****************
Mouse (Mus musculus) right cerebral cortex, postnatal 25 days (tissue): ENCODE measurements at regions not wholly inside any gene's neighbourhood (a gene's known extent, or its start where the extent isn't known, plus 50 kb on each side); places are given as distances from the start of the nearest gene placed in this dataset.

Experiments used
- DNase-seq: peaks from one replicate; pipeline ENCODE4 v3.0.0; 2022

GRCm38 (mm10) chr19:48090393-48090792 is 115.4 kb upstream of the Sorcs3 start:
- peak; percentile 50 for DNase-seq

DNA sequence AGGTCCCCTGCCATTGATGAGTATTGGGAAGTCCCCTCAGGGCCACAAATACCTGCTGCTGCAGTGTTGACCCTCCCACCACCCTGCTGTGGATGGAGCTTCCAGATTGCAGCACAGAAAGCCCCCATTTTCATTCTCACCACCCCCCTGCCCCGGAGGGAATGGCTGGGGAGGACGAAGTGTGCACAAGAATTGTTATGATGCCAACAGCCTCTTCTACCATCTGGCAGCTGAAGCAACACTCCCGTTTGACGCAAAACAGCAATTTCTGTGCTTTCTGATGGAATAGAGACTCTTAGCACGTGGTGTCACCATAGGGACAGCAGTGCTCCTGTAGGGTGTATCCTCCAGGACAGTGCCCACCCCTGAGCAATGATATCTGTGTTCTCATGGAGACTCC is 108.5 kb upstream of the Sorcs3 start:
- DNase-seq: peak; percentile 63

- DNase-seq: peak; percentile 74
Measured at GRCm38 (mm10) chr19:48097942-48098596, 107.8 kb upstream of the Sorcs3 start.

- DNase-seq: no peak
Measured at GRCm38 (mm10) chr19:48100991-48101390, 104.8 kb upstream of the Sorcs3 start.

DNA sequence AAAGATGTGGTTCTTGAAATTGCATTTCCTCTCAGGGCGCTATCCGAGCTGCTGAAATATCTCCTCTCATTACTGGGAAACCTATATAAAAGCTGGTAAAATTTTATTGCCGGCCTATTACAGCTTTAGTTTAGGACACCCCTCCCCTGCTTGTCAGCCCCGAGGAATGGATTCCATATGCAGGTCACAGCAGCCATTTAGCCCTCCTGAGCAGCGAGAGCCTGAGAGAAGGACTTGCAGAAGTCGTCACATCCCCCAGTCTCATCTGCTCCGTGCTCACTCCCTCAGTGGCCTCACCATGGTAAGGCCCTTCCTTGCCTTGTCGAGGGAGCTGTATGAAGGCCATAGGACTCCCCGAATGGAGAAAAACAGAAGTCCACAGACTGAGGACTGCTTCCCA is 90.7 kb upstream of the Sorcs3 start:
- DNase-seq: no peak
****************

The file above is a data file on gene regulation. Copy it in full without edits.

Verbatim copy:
Mouse (Mus musculus) right cerebral cortex, postnatal 25 days (tissue): ENCODE measurements at regions not wholly inside any gene's neighbourhood (a gene's known extent, or its start where the extent isn't known, plus 50 kb on each side); places are given as distances from the start of the nearest gene placed in this dataset.

Experiments used
- DNase-seq: peaks from one replicate; pipeline ENCODE4 v3.0.0; 2022

GRCm38 (mm10) chr19:48090393-48090792 is 115.4 kb upstream of the Sorcs3 start:
- peak; percentile 50 for DNase-seq

DNA sequence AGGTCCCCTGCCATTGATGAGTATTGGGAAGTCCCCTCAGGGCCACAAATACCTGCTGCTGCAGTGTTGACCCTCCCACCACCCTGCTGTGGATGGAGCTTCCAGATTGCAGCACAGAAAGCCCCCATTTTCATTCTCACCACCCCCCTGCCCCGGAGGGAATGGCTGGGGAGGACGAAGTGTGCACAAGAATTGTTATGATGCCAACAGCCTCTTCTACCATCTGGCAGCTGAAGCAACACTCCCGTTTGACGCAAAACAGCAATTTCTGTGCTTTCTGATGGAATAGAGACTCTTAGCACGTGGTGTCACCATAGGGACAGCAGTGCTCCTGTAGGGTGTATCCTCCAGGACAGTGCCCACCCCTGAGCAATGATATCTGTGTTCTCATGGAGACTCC is 108.5 kb upstream of the Sorcs3 start:
- DNase-seq: peak; percentile 63

- DNase-seq: peak; percentile 74
Measured at GRCm38 (mm10) chr19:48097942-48098596, 107.8 kb upstream of the Sorcs3 start.

- DNase-seq: no peak
Measured at GRCm38 (mm10) chr19:48100991-48101390, 104.8 kb upstream of the Sorcs3 start.

DNA sequence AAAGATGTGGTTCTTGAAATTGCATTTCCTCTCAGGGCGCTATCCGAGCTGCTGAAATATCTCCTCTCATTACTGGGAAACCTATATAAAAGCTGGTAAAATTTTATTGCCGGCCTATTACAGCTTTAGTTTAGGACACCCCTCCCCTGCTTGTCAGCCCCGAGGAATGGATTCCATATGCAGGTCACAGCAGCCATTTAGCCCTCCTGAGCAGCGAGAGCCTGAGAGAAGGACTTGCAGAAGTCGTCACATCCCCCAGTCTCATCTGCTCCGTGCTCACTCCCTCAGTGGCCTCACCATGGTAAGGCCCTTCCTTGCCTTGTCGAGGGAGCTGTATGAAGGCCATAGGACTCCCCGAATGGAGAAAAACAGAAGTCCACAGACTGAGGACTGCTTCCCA is 90.7 kb upstream of the Sorcs3 start:
- DNase-seq: no peak